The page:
An empty plinth in Bristol after the statue of Edward Colston was thrown in the harbour. Photograph: Matthew Horwood/Getty Images

As well as the action in Bristol, tens of thousands of people attended protests across the UK on Sunday. In London, where an estimated 10,000 demonstrated outside the US embassy, protesters were criticised for spraying the word “racist” on a Churchill statue.

One protester, 17-year-old Edan from north London, said she was energised by the protests and hoped to see more. “I thought the protest was amazing. I went both on Saturday and Sunday. It was incredible to see so many people calling for justice, but it’s been disappointing to see politicians focus on violence. 

“The way the right has reacted to the protest has been ridiculous, especially their defence of these racist statues and the policing. They are proof of how much these protests are needed in the first place.”

New BLM protests and coordinated actions are planned for at least 25 cities across the UK this week, with concerns voiced by the anti-racism campaign group Hope not Hate that football fans who have previously clashed with anti-fascist campaigners are planning to travel to London on Saturday to confront demonstrators.

Organised by the Democratic Football Lads Alliance, a network that emerged after the 2017 terrorist attacks, supporters from areas including Sunderland, Yorkshire, the West Midlands and East Anglia intend to surround and protect war memorials and other statues in central London. Football fans were urged on by the former leader of the English Defence League, Tommy Robinson (whose real name is Stephen Yaxley-Lennon), who released a video angrily denouncing the defacement of the Churchill statue.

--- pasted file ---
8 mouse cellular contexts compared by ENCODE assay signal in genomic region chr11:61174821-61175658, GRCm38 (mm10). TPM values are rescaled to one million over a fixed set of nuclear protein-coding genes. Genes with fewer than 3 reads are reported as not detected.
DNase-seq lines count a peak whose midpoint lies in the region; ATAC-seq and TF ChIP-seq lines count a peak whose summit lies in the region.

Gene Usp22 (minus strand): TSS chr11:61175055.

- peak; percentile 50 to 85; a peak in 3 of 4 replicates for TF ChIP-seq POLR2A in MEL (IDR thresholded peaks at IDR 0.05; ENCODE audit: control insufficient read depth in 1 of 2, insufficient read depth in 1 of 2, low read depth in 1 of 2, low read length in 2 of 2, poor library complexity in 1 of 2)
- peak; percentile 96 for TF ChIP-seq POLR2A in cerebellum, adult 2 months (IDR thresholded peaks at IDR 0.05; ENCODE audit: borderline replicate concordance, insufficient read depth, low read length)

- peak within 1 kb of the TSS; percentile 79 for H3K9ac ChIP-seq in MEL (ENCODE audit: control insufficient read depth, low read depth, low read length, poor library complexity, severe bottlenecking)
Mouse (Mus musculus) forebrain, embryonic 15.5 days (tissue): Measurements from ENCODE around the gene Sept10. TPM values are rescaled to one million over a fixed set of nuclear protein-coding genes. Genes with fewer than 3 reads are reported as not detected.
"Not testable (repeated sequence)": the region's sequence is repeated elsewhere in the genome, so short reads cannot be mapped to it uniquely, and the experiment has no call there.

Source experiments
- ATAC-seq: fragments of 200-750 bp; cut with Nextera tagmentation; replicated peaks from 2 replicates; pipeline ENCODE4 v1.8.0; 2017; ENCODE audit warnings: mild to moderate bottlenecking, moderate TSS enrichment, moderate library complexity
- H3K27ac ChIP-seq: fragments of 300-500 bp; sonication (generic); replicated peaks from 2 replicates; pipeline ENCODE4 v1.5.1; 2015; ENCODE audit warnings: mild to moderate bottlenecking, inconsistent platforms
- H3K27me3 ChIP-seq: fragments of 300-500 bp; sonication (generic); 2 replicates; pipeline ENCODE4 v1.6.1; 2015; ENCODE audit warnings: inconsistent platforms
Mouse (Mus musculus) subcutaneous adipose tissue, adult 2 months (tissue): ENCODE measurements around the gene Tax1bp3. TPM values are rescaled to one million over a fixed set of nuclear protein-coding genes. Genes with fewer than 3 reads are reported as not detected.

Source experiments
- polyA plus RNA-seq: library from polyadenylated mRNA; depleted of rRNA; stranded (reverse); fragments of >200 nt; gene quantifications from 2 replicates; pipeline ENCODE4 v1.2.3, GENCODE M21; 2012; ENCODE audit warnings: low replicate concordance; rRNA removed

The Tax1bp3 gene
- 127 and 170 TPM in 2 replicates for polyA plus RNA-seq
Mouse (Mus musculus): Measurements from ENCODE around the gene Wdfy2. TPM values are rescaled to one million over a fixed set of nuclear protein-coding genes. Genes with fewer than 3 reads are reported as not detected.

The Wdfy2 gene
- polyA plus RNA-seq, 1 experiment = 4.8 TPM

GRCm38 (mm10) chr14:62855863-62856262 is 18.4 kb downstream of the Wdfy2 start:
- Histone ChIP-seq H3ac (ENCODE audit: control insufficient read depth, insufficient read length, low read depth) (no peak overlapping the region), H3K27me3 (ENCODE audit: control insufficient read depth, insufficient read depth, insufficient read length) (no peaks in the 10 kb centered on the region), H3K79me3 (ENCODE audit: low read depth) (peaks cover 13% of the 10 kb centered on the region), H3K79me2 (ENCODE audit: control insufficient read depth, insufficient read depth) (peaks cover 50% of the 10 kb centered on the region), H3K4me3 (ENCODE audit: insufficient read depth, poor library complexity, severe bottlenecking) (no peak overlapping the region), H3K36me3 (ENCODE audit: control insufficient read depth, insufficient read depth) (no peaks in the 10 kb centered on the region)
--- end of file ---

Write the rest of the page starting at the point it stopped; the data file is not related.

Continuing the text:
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Coronavirus: What’s happening around the world on Sunday




The latest:

  • Brazil’s coronavirus death toll surpasses 100,000.
  • India records nearly 64,000 new cases in the past 24 hours.
  • More than 2,700 active cases in Australia’s Victoria state have no known source.
  • U.K. records more than 1,000 new infections for 1st time since late June.

The United States has now recorded more than five million cases of COVID-19, with more than 162,000 deaths, since identifying its first confirmed case of the new respiratory illness in January, according to data from Johns Hopkins University.

Health officials believe the actual number is perhaps 10 times higher, or closer to 50 million, given testing limitations and the fact that as many as 40 per cent of all those who are infected have no symptoms.

New cases of infection in the U.S. caused by the novel coronavirus run at about 54,000 a day — and while that’s down from a peak of well over 70,000 last month, cases are rising in nearly 20 states.

Figures compiled this week show that five states — California, Texas, Florida, New York and Georgia — account for more than 40 per cent of infections.

A sign urging people to practice social distancing is seen outside a bar during the 80th Annual Sturgis Motorcycle Rally in Sturgis, S.D., on Sunday. (Michael Ciaglo/Getty Images)

On Saturday, U.S. President Donald Trump signed executive actions bypassing Congress to defer payroll taxes for some Americans and extend unemployment benefits after talks on a new coronavirus rescue package collapsed.